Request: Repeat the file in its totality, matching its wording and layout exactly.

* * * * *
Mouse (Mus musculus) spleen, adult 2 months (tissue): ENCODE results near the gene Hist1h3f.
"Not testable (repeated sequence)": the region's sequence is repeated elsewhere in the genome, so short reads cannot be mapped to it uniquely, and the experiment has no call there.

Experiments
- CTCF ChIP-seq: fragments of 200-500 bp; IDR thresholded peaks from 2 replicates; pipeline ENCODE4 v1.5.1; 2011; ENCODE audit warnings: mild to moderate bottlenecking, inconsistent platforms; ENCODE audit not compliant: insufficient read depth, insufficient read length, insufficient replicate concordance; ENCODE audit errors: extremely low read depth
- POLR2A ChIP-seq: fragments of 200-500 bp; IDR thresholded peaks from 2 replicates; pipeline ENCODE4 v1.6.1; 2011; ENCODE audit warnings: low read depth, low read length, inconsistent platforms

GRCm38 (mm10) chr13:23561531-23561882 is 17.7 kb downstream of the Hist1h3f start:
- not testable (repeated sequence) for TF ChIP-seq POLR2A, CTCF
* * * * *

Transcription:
Mouse (Mus musculus) spleen, adult 2 months (tissue): ENCODE results near the gene Hist1h3f.
"Not testable (repeated sequence)": the region's sequence is repeated elsewhere in the genome, so short reads cannot be mapped to it uniquely, and the experiment has no call there.

Experiments
- CTCF ChIP-seq: fragments of 200-500 bp; IDR thresholded peaks from 2 replicates; pipeline ENCODE4 v1.5.1; 2011; ENCODE audit warnings: mild to moderate bottlenecking, inconsistent platforms; ENCODE audit not compliant: insufficient read depth, insufficient read length, insufficient replicate concordance; ENCODE audit errors: extremely low read depth
- POLR2A ChIP-seq: fragments of 200-500 bp; IDR thresholded peaks from 2 replicates; pipeline ENCODE4 v1.6.1; 2011; ENCODE audit warnings: low read depth, low read length, inconsistent platforms

GRCm38 (mm10) chr13:23561531-23561882 is 17.7 kb downstream of the Hist1h3f start:
- not testable (repeated sequence) for TF ChIP-seq POLR2A, CTCF